• Distinguish between varieties of use errors
  • Categorize and establish the root cause of use errors

Tim Goldsmith - Staff Human Factors Engineer / User Experience Designer
ILLUMINA

11:30 AM - 12:15 PM

Fully Align Expectations and Understandings with Outsourced Partners

Writing the guides for screening and moderating is just the beginning of the oversight necessary for good relationships with outsourced partners. If you haven’t clearly defined what you expect regarding use errors and critical tasks, you’re just wasting your time and money.

  • Unify essential definitions
  • Highlight expectations for regulatory submission
  • Dedicate the time necessary to training

Tressa Daniels - Global Director, Human Factors Engineering
TELEFLEX

12:15 PM - 12:45 PM

Lunch

12:45 PM - 1:30 PM

PANEL: Take a Full-Sensory Approach to Build a More Pleasant Patient Experience

The patient experience is a sliding scale, not a good/bad binary, and removing problems doesn’t necessarily make device use more pleasant for them. When designing the communications systems for large medical devices, you can gain a market advantage by focusing on a pleasant or even ideal patient experience.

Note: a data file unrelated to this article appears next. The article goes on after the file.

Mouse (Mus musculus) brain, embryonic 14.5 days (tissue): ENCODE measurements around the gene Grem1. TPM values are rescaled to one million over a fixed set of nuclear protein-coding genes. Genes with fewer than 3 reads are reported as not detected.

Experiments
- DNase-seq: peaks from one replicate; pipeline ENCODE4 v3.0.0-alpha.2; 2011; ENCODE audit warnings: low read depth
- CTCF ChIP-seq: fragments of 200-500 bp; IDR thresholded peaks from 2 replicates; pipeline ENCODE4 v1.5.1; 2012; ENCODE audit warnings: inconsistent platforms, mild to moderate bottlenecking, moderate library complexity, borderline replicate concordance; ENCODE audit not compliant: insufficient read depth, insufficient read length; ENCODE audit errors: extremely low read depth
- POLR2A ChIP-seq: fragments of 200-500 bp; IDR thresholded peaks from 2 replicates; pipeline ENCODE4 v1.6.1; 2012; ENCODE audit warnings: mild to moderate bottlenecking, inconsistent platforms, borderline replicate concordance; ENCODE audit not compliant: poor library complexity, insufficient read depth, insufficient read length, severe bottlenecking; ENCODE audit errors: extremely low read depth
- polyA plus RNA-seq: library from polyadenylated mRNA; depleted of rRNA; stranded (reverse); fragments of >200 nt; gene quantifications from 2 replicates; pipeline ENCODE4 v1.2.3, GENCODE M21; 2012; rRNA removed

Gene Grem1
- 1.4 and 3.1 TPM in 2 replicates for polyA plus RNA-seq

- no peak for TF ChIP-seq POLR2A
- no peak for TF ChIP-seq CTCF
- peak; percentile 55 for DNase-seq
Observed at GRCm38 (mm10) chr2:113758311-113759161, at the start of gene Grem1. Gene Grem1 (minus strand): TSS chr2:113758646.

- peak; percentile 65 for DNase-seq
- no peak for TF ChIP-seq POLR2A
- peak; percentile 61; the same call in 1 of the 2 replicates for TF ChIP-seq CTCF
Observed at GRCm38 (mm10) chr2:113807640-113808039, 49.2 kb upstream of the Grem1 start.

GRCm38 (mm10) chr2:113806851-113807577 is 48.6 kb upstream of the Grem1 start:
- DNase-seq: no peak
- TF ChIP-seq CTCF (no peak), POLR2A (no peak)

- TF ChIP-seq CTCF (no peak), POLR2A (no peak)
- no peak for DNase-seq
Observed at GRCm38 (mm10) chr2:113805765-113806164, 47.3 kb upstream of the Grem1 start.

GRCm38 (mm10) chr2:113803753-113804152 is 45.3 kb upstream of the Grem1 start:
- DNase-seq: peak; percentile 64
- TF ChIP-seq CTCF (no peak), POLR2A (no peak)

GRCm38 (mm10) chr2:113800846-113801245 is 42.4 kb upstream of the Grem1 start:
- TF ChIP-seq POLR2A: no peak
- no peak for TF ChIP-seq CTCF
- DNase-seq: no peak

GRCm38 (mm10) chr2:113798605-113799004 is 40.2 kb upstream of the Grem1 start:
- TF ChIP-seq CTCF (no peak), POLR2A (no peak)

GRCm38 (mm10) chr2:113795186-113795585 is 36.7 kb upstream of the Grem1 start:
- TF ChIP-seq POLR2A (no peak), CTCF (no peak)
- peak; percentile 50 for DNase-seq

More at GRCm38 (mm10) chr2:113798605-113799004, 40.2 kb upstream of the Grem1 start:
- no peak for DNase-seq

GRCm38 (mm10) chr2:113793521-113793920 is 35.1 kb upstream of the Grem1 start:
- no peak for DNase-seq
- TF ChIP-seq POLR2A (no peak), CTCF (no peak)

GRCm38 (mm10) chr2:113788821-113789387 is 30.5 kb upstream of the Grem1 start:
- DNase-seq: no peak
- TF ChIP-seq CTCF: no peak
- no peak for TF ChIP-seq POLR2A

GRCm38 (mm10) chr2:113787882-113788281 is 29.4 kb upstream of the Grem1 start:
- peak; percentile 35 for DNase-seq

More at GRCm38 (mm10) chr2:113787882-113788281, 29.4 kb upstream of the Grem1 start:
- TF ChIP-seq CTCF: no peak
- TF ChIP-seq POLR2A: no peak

• Analyze the factors and impacts of acoustics in large imaging devices (i.e. MRIs)
  • Recognize that there is more to patient perception than getting rid of complaints
  • Tally whether the market will pay for a better user experience

James Kleiss - Research Architect, User / Patient Experience
GE HEALTHCARE

Jay Duhig - Director, Patient Integration, Pharmacovigilance and Patient Safety
ABBVIE

1:30 PM - 1:45 PM

Networking Break

1:45 PM - 2:30 PM

Avoid Overestimating and Overburdening Users with Medical Training